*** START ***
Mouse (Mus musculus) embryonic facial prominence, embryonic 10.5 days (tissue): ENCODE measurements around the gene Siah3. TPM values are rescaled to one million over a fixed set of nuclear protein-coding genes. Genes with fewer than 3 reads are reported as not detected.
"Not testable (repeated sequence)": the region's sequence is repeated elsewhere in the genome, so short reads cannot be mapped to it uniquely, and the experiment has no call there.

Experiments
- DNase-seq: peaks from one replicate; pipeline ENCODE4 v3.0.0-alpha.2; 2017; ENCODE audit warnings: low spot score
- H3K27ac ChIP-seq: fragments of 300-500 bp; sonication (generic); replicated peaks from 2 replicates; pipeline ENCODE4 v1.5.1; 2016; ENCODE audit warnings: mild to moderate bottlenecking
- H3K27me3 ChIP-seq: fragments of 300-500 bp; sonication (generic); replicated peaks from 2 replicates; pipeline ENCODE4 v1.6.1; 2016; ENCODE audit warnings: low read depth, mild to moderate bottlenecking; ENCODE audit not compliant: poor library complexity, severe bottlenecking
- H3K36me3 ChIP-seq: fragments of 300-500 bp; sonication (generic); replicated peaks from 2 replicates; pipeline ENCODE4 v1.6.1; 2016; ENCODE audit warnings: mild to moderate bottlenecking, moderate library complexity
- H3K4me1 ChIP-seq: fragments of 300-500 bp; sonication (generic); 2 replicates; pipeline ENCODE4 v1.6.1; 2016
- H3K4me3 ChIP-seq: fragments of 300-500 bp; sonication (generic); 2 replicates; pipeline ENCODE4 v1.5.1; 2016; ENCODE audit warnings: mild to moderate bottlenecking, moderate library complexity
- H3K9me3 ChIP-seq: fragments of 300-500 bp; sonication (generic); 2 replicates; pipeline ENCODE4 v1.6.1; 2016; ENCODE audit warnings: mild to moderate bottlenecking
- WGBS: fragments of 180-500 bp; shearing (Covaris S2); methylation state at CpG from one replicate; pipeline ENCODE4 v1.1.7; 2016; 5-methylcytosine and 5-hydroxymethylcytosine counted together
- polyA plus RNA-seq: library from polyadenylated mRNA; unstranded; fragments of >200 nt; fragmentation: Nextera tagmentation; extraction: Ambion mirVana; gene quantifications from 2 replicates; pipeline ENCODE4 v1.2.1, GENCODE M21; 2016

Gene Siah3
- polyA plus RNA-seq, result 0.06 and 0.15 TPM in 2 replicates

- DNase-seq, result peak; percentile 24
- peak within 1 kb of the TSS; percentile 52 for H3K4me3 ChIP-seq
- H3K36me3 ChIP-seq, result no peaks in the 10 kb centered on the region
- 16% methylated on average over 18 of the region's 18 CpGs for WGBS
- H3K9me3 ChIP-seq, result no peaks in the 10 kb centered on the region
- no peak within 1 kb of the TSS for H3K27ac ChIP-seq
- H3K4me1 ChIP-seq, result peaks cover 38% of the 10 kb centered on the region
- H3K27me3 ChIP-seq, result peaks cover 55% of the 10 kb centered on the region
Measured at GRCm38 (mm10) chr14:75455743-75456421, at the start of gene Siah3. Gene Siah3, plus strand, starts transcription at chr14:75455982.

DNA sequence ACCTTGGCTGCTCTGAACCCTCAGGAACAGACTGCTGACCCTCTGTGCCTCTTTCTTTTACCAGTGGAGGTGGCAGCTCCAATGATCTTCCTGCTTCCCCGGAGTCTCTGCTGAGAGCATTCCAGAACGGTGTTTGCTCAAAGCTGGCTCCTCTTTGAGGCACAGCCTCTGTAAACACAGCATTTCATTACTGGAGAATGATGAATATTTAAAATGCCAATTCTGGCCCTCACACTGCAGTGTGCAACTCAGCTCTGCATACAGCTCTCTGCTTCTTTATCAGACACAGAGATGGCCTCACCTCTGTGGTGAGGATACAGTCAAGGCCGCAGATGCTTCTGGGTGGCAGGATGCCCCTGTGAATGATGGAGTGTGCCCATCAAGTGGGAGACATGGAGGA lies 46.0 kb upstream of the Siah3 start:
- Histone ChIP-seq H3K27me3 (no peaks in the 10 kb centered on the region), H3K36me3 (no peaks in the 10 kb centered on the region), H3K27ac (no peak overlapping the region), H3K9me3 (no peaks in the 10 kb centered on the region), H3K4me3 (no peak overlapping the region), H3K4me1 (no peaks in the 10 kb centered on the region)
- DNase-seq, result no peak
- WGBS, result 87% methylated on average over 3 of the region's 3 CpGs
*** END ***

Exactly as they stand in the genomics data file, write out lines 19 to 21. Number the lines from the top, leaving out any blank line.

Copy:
- H3K9me3 ChIP-seq, result no peaks in the 10 kb centered on the region
- no peak within 1 kb of the TSS for H3K27ac ChIP-seq
- H3K4me1 ChIP-seq, result peaks cover 38% of the 10 kb centered on the region